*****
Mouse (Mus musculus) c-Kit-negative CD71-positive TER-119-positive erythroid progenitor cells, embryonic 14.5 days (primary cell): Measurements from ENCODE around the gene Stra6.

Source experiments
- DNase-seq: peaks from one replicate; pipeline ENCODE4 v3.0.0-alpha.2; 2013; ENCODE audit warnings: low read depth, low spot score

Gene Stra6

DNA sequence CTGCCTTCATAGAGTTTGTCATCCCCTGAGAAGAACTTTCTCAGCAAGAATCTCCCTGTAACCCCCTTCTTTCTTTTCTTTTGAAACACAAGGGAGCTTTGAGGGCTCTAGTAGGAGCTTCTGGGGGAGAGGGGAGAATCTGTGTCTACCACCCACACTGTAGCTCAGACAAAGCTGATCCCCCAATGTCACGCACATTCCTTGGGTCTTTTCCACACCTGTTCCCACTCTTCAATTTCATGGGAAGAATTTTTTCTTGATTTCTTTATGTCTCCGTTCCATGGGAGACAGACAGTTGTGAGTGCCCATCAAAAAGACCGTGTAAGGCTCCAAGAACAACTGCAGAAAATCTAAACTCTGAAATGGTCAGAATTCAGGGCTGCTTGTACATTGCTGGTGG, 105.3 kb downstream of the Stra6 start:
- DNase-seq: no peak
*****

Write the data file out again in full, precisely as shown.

Mouse (Mus musculus) c-Kit-negative CD71-positive TER-119-positive erythroid progenitor cells, embryonic 14.5 days (primary cell): Measurements from ENCODE around the gene Stra6.

Source experiments
- DNase-seq: peaks from one replicate; pipeline ENCODE4 v3.0.0-alpha.2; 2013; ENCODE audit warnings: low read depth, low spot score

Gene Stra6

DNA sequence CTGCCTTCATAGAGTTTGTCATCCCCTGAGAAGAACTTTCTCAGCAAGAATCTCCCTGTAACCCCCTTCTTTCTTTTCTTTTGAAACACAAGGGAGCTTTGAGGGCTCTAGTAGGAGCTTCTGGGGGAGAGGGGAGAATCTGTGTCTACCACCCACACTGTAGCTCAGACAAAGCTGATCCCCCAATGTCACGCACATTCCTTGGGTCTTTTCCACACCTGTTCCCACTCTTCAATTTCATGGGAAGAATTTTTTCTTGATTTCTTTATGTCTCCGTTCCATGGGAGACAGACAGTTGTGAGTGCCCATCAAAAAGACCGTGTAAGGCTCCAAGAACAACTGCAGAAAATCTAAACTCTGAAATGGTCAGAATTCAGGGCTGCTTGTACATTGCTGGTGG, 105.3 kb downstream of the Stra6 start:
- DNase-seq: no peak